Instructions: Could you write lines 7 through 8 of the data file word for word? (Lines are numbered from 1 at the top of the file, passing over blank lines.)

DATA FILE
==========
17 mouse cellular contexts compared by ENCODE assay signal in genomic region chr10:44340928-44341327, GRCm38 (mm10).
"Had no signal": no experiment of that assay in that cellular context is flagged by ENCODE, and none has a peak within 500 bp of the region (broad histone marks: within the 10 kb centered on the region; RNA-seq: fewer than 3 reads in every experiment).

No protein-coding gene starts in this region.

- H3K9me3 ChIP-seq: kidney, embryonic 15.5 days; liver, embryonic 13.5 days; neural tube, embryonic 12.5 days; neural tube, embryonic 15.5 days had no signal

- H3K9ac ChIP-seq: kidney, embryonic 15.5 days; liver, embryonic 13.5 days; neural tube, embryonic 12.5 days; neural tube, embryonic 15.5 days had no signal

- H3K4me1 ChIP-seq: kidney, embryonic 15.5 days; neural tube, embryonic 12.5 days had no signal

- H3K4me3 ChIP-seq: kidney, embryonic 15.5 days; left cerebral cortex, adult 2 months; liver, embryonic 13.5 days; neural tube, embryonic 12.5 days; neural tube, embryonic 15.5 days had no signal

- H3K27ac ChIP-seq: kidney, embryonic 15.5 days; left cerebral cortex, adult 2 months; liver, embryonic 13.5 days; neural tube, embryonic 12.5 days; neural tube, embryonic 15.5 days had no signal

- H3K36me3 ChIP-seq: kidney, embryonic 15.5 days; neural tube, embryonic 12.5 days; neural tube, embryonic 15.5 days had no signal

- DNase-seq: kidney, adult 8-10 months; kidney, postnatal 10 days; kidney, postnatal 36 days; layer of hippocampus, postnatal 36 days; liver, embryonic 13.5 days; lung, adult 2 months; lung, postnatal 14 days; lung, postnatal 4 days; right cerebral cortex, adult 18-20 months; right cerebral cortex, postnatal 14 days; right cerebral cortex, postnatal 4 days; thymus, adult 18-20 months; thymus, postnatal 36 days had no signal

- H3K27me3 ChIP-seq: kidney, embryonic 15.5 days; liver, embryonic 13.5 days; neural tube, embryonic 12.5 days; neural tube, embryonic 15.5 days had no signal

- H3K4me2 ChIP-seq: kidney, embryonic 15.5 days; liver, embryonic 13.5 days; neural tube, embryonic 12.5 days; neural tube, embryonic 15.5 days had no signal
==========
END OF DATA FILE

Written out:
- H3K4me3 ChIP-seq: kidney, embryonic 15.5 days; left cerebral cortex, adult 2 months; liver, embryonic 13.5 days; neural tube, embryonic 12.5 days; neural tube, embryonic 15.5 days had no signal

- H3K27ac ChIP-seq: kidney, embryonic 15.5 days; left cerebral cortex, adult 2 months; liver, embryonic 13.5 days; neural tube, embryonic 12.5 days; neural tube, embryonic 15.5 days had no signal